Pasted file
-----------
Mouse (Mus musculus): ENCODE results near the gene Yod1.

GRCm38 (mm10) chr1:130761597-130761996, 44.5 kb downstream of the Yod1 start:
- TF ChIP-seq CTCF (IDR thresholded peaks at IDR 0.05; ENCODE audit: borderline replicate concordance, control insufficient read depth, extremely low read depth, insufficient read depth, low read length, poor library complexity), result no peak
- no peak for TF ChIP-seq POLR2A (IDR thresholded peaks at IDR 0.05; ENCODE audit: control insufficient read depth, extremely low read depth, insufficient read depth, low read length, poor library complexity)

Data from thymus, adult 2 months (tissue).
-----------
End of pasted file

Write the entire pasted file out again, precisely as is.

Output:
Mouse (Mus musculus): ENCODE results near the gene Yod1.

GRCm38 (mm10) chr1:130761597-130761996, 44.5 kb downstream of the Yod1 start:
- TF ChIP-seq CTCF (IDR thresholded peaks at IDR 0.05; ENCODE audit: borderline replicate concordance, control insufficient read depth, extremely low read depth, insufficient read depth, low read length, poor library complexity), result no peak
- no peak for TF ChIP-seq POLR2A (IDR thresholded peaks at IDR 0.05; ENCODE audit: control insufficient read depth, extremely low read depth, insufficient read depth, low read length, poor library complexity)

Data from thymus, adult 2 months (tissue).